Their second international trip was to Australia for our wedding, so while not frequent travellers they have travelled further than most.
Barcelona was a great success: we were able to structure our days around the many things there were to see, as well as duck home for an afternoon nap for Nina, and quiet time for everyone else. The mediterranean air of a port city was familiar to them, and the dialect of Catalunya was surprisingly close to their home dialect of Sicilian.
Emboldened by this experience we pledged a trip to London, taken this last week.
My in-laws are lovely people, who have always put the happiness of their children before their own, and are devoted grandparents always available to babysit. That said, taking them to London was hell.
I don't want to dwell on the negatives here, on reflection it is easy to understand them clinging like drowning and forlorn sailors to what they knew, but London is a special place for me. It is the closest English speaking major city and a paradise of all the things I find comforting and homey, and when there I want to revel in the crappy gossip magazines, Sunday roasts, and all the other bad/good food I crave when I'm sick of Italian food.
After working years in tourism I've seen the same thing many times before. Ironically the English are particularly given to touring the Italian countryside, distancing themselves as 'others' to the locals, pointing out the cultural differences with alarm and ridicule.
While in London we made sure to do all the touristy things, and many slightly offbeat things as well.
Perhaps the most interesting thing travelling with a small child is the different perspective they have on what they see and experience.
On this trip to London, I think Nina first came to grips with the fact she speaks two languages, perhaps due to seeing her Nonni outside of Italy for the first time. She would sit and patiently translate things for them, keen to name in Italian the things she could see.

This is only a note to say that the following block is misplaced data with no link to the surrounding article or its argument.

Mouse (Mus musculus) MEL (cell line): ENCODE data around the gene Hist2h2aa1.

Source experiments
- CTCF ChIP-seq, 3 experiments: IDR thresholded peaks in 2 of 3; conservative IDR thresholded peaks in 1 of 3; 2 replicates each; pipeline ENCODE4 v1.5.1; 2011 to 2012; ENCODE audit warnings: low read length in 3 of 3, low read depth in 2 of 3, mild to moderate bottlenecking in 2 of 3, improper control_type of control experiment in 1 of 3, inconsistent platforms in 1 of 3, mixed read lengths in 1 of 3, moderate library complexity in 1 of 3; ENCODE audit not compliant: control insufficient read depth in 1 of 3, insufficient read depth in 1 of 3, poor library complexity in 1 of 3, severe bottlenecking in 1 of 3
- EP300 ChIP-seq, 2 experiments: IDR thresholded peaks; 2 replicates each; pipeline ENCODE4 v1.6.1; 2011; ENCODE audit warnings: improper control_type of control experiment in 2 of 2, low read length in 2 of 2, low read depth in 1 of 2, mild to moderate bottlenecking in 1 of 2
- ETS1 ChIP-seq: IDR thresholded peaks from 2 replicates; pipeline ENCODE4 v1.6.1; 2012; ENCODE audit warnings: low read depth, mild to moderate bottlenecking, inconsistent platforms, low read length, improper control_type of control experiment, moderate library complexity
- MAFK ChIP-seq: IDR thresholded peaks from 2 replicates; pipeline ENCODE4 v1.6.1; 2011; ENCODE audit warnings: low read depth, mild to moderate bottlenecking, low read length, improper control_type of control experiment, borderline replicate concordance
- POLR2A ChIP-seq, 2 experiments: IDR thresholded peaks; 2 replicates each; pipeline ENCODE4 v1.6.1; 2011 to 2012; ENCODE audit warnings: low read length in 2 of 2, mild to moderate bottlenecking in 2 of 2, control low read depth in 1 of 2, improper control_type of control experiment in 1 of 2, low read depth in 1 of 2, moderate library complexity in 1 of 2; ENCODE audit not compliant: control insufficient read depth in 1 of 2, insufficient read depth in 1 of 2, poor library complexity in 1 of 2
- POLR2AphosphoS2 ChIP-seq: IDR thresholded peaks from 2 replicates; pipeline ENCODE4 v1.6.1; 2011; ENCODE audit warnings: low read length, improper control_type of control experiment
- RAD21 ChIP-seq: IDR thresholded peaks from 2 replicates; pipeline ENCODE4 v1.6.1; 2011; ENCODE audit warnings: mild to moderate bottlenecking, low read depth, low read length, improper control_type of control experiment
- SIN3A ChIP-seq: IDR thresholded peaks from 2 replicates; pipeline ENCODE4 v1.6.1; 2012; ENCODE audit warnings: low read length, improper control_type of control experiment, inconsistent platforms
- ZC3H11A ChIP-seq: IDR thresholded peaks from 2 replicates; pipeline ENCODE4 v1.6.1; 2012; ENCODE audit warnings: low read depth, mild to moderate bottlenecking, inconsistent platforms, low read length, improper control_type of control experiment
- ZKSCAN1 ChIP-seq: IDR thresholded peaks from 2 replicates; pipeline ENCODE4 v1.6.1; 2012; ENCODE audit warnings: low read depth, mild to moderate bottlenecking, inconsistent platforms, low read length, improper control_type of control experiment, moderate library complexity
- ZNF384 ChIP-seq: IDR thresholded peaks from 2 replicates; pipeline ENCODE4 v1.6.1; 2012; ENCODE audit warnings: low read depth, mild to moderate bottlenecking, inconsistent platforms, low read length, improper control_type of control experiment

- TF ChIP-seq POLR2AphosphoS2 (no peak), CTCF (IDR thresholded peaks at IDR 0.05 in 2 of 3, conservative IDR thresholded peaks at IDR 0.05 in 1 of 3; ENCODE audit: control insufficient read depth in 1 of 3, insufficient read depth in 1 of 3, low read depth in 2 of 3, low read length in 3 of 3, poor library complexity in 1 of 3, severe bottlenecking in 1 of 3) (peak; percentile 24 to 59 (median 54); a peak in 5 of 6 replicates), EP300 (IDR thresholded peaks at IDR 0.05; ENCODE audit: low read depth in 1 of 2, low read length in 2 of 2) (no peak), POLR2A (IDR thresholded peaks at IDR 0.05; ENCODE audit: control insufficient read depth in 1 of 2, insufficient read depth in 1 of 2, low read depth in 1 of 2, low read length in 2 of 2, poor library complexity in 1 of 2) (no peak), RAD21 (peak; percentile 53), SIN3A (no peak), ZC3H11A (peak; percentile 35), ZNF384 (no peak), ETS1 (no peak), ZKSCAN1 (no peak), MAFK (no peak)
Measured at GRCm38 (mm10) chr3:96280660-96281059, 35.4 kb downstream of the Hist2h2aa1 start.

While we visited the Tower of London, and saw the crown jewels, Nina had picked up a pebble from the moat, and declared it a treasure more beautiful than the others. When she spotted actors in costumes, they were all princesses, and a close encounter with one had her burst into tears of awe.
With the start of each day she declared our planned trip of boats or museums or markets to be boring, but admitted at each close of day that they weren't, at least if the museums had dinosaurs, the boats had pirates or the markets had gelato.
She and I had a day off to explore the local playground while Beppe took his parents to Portsmouth to see the Victory, a model of which his dad had spend 2 years making when he started his retirement. Another day we visited the Observatory at Greenwich, of relevance to his father who had worked years in cartography. I was most happy to find a work by my favourite contemporary artist; Yinka Shonibare OBE, a large model of the victory with African dutch wax print cottons as sails, set in a corked bottle.
We went to Camden and took a narrow boat tour through canals and tunnels to Little Venice. The narrow boats, once working barges are in most cases full time homes, and are so lovely. When we're older and Nina's off exploring the world, I could imagine touring Britain on one of these, stopping in small towns along the way.
Back at Camden markets we lunched among the many international food trucks, and Beppe's mum was thrilled to find Italians cooking Italian food. This may well have been the highlight of the trip.
We were able to catch up with a couple of friends who live there, Mudlarking with Australian Kathryn, searching for 17th century clay smoking pipes on the banks of the Thames, discussing life and business rapid fire over dinner and drinks with Lisa.
One of the best things we did in London for the whole family was visiting the London museum, a free museum packed with artefacts and narratives from the history of the city. While the British museum would be fabulous to visit, it focuses more on global histories, and we weren't in London to learn about the Egyptians.
Napoleon said of London that it was one big market, and even today there is a constant rush of commerce, people are always shopping and always eating. We came home with surprisingly few souvenirs. A couple of books for Nina, a vintage silk bobbin and an old typesetter's ampersand.